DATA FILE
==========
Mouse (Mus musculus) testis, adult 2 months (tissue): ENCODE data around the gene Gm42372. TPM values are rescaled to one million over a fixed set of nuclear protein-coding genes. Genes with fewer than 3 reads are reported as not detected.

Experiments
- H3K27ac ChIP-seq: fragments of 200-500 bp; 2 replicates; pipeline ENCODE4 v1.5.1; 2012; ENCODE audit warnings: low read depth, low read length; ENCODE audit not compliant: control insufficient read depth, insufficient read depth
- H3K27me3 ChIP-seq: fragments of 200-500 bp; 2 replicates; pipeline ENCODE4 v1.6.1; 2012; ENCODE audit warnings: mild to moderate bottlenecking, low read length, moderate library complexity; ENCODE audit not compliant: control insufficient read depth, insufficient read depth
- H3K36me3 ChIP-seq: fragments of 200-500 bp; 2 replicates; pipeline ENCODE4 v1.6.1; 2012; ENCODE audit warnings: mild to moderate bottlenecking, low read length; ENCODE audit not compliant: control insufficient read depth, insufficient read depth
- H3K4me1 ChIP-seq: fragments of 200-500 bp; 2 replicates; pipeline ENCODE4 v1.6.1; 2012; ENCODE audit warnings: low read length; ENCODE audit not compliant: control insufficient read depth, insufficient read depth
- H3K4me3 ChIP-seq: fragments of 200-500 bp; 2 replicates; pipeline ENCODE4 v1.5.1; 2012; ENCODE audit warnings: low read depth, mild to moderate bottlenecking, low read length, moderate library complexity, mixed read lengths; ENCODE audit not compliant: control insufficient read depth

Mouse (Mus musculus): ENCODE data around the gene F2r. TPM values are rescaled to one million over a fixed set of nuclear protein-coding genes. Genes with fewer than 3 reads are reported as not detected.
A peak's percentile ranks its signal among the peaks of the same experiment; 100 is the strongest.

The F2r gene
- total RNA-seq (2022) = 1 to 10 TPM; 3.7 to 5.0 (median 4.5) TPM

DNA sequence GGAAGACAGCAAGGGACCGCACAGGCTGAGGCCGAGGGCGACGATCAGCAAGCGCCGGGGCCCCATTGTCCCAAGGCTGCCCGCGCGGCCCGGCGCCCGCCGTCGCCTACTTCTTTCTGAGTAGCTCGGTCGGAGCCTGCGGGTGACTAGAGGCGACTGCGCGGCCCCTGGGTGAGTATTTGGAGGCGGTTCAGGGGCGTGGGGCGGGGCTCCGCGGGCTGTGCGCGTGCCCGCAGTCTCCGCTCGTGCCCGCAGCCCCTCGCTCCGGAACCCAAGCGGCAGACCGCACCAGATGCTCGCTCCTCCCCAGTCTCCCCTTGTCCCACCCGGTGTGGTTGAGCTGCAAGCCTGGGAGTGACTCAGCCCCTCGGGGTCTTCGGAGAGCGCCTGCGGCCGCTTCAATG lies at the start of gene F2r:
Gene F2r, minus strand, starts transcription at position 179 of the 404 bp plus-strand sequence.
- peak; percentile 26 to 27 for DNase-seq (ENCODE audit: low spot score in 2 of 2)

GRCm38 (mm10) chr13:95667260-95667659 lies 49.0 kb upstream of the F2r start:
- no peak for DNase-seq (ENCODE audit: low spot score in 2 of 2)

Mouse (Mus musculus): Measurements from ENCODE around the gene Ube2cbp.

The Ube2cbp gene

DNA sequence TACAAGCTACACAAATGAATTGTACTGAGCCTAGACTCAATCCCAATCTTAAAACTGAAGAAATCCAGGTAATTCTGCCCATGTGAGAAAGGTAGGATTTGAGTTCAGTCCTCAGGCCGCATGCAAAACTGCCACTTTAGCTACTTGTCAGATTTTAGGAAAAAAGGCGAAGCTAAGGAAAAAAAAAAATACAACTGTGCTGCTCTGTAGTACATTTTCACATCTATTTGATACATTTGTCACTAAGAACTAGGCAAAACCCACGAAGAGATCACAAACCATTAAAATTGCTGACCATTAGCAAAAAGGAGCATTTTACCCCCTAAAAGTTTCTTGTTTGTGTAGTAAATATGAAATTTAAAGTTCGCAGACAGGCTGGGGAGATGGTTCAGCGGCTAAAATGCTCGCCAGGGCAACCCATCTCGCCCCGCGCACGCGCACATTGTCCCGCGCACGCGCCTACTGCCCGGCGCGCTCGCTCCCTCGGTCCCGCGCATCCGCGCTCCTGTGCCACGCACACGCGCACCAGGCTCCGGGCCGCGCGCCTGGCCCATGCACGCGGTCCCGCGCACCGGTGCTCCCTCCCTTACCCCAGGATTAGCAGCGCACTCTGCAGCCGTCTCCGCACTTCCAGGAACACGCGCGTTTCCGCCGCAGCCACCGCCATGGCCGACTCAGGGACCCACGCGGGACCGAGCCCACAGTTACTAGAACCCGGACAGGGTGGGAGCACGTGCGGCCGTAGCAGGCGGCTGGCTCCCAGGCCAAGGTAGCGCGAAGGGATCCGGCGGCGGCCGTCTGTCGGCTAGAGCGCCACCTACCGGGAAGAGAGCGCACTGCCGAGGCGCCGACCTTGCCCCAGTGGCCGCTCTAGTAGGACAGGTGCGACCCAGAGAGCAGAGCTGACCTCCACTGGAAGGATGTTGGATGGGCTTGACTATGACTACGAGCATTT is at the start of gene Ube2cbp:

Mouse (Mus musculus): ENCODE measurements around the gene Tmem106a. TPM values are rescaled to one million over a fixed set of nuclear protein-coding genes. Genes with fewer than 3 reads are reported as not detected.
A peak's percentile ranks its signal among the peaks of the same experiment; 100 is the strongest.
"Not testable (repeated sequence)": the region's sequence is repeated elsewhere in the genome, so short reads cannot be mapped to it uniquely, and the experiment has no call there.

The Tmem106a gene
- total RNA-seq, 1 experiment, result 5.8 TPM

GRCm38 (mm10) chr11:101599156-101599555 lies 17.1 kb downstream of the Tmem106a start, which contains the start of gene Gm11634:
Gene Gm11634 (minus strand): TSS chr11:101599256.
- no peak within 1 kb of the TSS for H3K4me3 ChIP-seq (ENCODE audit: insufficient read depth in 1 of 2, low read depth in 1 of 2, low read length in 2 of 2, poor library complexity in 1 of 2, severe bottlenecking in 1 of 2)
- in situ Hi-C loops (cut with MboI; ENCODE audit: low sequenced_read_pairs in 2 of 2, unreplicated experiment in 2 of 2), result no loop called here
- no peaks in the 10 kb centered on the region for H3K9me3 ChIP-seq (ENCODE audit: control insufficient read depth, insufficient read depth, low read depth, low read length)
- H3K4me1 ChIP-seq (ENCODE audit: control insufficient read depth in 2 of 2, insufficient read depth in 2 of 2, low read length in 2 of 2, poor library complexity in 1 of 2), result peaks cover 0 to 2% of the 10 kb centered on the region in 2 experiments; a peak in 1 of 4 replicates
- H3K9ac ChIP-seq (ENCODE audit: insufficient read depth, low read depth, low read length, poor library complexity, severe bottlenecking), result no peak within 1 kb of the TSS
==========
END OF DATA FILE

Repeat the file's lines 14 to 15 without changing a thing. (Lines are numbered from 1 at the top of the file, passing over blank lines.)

- peak; percentile 26 to 27 for DNase-seq (ENCODE audit: low spot score in 2 of 2)

GRCm38 (mm10) chr13:95667260-95667659 lies 49.0 kb upstream of the F2r start: